6

I have a table with 3 columns. I want to write a formula that, given a structured reference, returns the index of the column. This will help me write VLookup formulas using the structured reference.

So, for example, for the table MyTable with columns A, B, C I'd like to be able to write:

=GetIndex(MyTable[C])

and have it return 3.

Right now I just make sure the table range starts on the sheet's first column and I write

=Column(MyTable[C])

but I want something a more robust.

7

A suitable formula based on your example would be

=COLUMN(MyTable[C])-COLUMN(MyTable)+1

The first part of the forumla COLUMN(MyTable[C]) will return the column number of the referenced column.

The second part of the formula COLUMN(MyTable) will always return the column number of the first column of the table.

1
  • I had to remove the image from your post because ImageShack has deleted it and replaced it with advertising. See meta.stackexchange.com/q/263771/215468 for more information. If possible, it would be great for you to re-upload them. Thanks!
    – Undo
    Sep 22 '15 at 0:49
5

Another solution to the question you asked (or something close to it) is to use something like =MATCH("C",MyTable[#Headers],0), which will return 3 in the example you posted.

However, if you used INDEX instead of VLOOKUP, you wouldn't need to do this. For example, if you wanted to find the value of C in the row (assumingly there is no more than one) where A is equal to 2, you could use a formula like =INDEX(MyTable[C],MATCH(2,MyTable[A],0)), which is nicely self-documenting.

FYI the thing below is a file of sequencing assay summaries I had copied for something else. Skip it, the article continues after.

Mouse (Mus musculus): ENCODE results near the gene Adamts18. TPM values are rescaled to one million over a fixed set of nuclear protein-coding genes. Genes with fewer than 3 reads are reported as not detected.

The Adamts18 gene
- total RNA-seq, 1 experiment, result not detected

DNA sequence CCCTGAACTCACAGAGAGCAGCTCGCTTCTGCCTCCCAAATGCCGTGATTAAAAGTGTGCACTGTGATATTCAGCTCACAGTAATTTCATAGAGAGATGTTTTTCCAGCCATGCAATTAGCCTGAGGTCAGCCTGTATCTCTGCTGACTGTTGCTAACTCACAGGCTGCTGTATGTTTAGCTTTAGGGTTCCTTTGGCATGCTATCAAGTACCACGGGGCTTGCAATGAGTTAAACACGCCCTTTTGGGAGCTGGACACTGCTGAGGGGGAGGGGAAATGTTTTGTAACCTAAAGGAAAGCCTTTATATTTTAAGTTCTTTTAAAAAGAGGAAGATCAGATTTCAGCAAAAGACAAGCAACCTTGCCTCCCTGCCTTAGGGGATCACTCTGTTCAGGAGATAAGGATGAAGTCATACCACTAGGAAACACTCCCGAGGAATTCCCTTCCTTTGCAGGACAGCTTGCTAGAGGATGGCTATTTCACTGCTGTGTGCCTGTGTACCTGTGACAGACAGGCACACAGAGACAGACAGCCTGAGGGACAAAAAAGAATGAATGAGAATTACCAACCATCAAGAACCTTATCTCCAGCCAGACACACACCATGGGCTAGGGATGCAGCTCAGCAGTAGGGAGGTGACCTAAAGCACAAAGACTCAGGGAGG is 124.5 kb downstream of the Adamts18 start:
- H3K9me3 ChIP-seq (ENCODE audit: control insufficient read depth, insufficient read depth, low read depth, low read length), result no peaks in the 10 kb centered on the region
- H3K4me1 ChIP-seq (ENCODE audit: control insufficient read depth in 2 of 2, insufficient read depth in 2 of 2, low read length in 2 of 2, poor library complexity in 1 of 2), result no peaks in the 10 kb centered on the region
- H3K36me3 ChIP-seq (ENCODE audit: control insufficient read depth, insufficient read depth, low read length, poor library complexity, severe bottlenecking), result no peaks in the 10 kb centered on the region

2
  • 1
    Even though I don't think the OP wanted this solution specifically, this is exactly what I was looking for. Thank you. I had that forehead slapping moment as soon as I saw "=MATCH("
    – Bobby
    Nov 20 '14 at 22:00
  • 2
    Using the string literal "C" in this formula means that if you change the name of the C column in your referenced table this formula will break. Robert Mearns' answer is able to use MyTable[C] as the reference which will update as you rename the C column in the referenced table. Sep 6 '18 at 20:18
1

Do you mean:

Dim r As Range
MyLetter ="AA"
Set r = Range(MyLetter & "1")
MyIndex= r.Column

Edit re comment

Function GetRelativeColumn(Letter, RangeName)
Dim r As Range
Dim ColStart, ColRequired, ColTemp
Set r = Range(RangeName)

ColStart = r.Column
ColRequired = Range(Letter & "1").Column
ColTemp = ColRequired - ColStart + 1
If ColTemp < 1 Or ColTemp > r.Columns.Count Then
    MsgBox "Ooutside range"
Else
    GetRelativeColumn = ColTemp
End If
End Function
1
  • I think this is making 2 many assumptions. Basically I'd like a way to define a table "MyTable" which is any range. I then want to be able to get the index of a named column relative to the first column in "MyTable" can this function do that? Remember I'm using structured references. Either way ty Dec 12 '08 at 22:38
0

You could use: =COLUMN(MyTable[*]) - COLUMN(MyTable[A]) + 1, where * is the column whose index you want.

1
  • Is there a way to get the first column in a table? I don't rather not be locked into having "A" always be at the first index. Thanks Dec 12 '08 at 22:35
0

=slight modification to eJames' respones: =COLUMN(MyTable[ * ]) - MIN(COLUMN(MyTable)) + 1, where * is the column you want the index of.

0

What is your end goal? You may be better off using SUMIF (as I describe here) or INDEX (as I describe here) to access your values rather than jumping back to row/column...

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